The UK’s Digital Economy Bill – failure of an Act

It seems to be a cross-party consensus that anything called a “Digital Economy” Bill will demonstrate how out of touch with digital the authors of Government policy can be. Especially when they have an inability to say not to special interests making a narrow argument.

The current attempt tries to enhance the digital economy with adult content filtering, and then censorship, as a “digital” fix to a social problem of people getting enjoyment from looking at porn. Good luck with that, (although it’s one way for Cabinet Office to get 25 million accounts on Verify).

In the 8 months since the Digital Economy Bill was introduced, the digital world has moved on – treating broken policy intent as damage and simply engineering around it. The Bill received Royal Assent yesterday and is now and Act.

For example, the Act introduces mandatory blocking of websites which don’t implement restrictions on access. That block limits access to a domain name (so your browser can’t work out how to show you what’s on

Coincidentally, also yesterday, Ethereum announced the launch of their distributed ledger implementation of DNS, to go from a human readable web address to the content/IP address using the data on the ledger (or at least, bits of it), rather than asking your ISP – who is now required by law to lie to you in the UK, and already routinely would in other countries overseas.

The Act therefore incentivises the use of censorship resistant technologies by those who are most likely to have interest in looking at prohibited content… At least UK teenagers will be more engaged in the digital economy… The Bill assumed that people would use credit cards to assert their identity – because nothing could possibly go wrong with that.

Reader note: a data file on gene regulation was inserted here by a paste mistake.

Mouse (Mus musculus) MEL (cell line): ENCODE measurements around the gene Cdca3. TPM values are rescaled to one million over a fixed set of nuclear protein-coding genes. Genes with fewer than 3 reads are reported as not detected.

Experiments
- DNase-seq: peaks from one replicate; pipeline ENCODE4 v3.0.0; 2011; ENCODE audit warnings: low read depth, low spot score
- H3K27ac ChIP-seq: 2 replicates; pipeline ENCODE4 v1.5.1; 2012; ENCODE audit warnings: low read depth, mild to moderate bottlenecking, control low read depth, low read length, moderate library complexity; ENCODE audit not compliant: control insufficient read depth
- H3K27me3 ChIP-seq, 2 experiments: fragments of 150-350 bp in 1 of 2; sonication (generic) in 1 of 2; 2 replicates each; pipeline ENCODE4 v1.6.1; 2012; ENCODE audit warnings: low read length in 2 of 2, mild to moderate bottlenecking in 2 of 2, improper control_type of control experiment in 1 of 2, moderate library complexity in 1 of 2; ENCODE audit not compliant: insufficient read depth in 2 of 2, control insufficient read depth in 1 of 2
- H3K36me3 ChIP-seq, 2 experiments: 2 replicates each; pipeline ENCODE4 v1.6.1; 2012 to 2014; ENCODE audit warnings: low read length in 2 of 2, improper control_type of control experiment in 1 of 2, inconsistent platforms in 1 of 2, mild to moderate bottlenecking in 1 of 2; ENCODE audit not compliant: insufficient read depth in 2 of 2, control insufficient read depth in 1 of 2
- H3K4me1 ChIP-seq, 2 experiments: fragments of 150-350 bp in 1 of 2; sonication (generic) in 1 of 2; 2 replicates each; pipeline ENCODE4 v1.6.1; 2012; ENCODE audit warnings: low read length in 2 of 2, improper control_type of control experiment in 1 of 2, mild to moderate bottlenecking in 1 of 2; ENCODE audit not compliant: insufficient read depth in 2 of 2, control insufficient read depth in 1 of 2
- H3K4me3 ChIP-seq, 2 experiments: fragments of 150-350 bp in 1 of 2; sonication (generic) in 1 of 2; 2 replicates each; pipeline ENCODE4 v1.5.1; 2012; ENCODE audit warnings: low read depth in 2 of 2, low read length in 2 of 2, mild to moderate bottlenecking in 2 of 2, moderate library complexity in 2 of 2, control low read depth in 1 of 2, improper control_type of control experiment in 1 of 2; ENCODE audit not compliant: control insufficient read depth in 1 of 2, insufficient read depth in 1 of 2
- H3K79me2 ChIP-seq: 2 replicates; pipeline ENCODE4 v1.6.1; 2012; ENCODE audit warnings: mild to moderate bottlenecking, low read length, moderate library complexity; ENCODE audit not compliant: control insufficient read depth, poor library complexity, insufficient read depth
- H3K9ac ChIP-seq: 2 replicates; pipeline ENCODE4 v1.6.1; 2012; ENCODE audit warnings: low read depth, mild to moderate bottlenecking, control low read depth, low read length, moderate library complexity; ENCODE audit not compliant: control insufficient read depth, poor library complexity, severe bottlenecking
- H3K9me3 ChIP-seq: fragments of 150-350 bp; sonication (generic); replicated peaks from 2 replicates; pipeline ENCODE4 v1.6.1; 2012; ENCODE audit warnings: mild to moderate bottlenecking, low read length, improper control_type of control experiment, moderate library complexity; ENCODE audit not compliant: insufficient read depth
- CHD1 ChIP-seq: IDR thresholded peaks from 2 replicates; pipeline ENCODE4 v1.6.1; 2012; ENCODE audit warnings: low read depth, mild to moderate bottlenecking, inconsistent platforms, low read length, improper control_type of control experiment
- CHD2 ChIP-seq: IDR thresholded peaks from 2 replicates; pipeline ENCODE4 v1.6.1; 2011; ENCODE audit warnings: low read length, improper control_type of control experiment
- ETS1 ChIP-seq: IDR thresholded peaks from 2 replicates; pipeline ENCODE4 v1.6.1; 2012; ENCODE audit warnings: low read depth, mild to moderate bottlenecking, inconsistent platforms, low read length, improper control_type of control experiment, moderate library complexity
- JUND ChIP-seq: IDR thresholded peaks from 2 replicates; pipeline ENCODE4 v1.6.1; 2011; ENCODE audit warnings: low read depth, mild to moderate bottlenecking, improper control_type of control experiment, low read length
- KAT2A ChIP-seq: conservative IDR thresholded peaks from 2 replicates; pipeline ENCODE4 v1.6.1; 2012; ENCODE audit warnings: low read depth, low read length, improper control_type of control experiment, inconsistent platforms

Elsewhere in Ethereum

With the ethereum browser plugin giving cryptography, services, and payments, there wouldn’t be an “hard to explain” entries in your credit card history, just another single use address amongst many others, and fully protected from the state snoopers.

Ethereum contains its own currency with micropayments built in (it is the number 2 cryptocurrency behind bitcoin), and is now finalising the design of zero-knowledge proofs – so you can pay someone money, with the sender, recipient, and amount all able to be fully anonymous (which is a higher level than bitcoin, which is pseudonymous).

The systemic incentives in many ways are obvious – using internet agreements, it’s already been shown that a set of creators and contributors to a project can agree to a contract that automatically shares the proceeds in a pre-agreed and privacy preserving way – the “fair trade music industry”. Whether this project gets used or not is up to the world, but it’s possible, and possibility is what a digital economy can produce.

As a side effect of something else, the technically possible has already undermined the Digital Economy Act’s social intent.

A viewer can access something they want to, that otherwise they couldn’t, in a manner that is fully privacy preserving, and also ensure producers can get paid. You can get a trial app for your phone here (which also does secure comms using Signal based on your wallet address rather than email/phone number).

That is what a digital economy should enable, and indeed it does as a side effect… It’d just be nice if one day they did it deliberately…

Disclosure: in my day job, I was looking at (only) Part 5 of the Digital Economy Bill, which is also broken. The above is just me, just for fun.

Ps – the use of ether addresses as Signal endpoints is a rather genius idea, to build on top anything else. Although this story isn’t entirely new.


posted: 28 Apr 2017

Some interim innovations enabling future deployments of verify infrastructure

These are not ideas for Gov.UK Verify, but other conversations on the side where reuse of that model may be being considered – that service is referenced here as “Verify”.